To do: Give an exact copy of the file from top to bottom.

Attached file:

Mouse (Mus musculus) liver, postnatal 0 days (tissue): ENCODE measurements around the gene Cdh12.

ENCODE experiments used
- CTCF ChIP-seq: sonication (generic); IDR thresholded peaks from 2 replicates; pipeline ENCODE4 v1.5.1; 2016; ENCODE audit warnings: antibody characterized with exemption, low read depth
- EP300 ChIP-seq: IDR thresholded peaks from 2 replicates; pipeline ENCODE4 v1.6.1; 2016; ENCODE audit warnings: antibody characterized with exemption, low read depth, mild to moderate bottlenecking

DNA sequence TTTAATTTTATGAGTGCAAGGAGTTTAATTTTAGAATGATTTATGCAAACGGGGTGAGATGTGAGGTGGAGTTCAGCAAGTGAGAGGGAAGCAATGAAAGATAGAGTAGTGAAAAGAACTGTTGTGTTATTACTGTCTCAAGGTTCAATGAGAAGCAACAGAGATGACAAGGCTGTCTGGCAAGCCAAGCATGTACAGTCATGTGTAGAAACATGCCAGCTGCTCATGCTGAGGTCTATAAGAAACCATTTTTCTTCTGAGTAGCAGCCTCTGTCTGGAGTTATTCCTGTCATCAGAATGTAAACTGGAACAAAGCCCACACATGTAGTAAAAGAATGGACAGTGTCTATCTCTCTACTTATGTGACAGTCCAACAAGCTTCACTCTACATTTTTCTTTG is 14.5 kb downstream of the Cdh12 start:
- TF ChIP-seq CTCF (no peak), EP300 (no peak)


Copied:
Mouse (Mus musculus) liver, postnatal 0 days (tissue): ENCODE measurements around the gene Cdh12.

ENCODE experiments used
- CTCF ChIP-seq: sonication (generic); IDR thresholded peaks from 2 replicates; pipeline ENCODE4 v1.5.1; 2016; ENCODE audit warnings: antibody characterized with exemption, low read depth
- EP300 ChIP-seq: IDR thresholded peaks from 2 replicates; pipeline ENCODE4 v1.6.1; 2016; ENCODE audit warnings: antibody characterized with exemption, low read depth, mild to moderate bottlenecking

DNA sequence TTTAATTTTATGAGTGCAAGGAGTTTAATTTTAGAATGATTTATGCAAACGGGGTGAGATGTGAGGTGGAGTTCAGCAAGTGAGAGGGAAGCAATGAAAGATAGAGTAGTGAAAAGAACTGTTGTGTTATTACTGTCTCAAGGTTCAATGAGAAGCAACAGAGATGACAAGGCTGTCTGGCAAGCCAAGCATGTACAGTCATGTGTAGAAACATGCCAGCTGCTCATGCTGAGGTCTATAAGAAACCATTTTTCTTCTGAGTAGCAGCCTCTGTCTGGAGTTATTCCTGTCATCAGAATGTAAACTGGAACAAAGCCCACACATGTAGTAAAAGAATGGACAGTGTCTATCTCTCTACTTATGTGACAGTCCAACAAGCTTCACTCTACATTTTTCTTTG is 14.5 kb downstream of the Cdh12 start:
- TF ChIP-seq CTCF (no peak), EP300 (no peak)